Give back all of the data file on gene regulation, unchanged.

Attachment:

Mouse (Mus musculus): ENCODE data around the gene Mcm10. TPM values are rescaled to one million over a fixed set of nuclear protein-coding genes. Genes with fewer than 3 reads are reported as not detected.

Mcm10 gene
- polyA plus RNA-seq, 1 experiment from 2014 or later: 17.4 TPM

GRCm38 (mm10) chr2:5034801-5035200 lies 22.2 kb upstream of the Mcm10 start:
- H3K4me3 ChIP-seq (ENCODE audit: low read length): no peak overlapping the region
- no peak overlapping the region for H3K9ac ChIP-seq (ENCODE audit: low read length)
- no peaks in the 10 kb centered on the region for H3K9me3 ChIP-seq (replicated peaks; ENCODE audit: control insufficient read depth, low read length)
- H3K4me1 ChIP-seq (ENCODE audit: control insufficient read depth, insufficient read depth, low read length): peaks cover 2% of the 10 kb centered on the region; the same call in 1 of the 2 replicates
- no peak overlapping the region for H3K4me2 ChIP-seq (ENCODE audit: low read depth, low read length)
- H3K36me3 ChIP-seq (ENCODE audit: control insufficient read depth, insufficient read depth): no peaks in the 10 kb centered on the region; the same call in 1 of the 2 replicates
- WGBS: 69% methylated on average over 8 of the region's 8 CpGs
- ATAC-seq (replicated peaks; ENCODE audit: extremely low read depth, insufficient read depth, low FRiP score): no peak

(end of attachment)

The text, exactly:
Mouse (Mus musculus): ENCODE data around the gene Mcm10. TPM values are rescaled to one million over a fixed set of nuclear protein-coding genes. Genes with fewer than 3 reads are reported as not detected.

Mcm10 gene
- polyA plus RNA-seq, 1 experiment from 2014 or later: 17.4 TPM

GRCm38 (mm10) chr2:5034801-5035200 lies 22.2 kb upstream of the Mcm10 start:
- H3K4me3 ChIP-seq (ENCODE audit: low read length): no peak overlapping the region
- no peak overlapping the region for H3K9ac ChIP-seq (ENCODE audit: low read length)
- no peaks in the 10 kb centered on the region for H3K9me3 ChIP-seq (replicated peaks; ENCODE audit: control insufficient read depth, low read length)
- H3K4me1 ChIP-seq (ENCODE audit: control insufficient read depth, insufficient read depth, low read length): peaks cover 2% of the 10 kb centered on the region; the same call in 1 of the 2 replicates
- no peak overlapping the region for H3K4me2 ChIP-seq (ENCODE audit: low read depth, low read length)
- H3K36me3 ChIP-seq (ENCODE audit: control insufficient read depth, insufficient read depth): no peaks in the 10 kb centered on the region; the same call in 1 of the 2 replicates
- WGBS: 69% methylated on average over 8 of the region's 8 CpGs
- ATAC-seq (replicated peaks; ENCODE audit: extremely low read depth, insufficient read depth, low FRiP score): no peak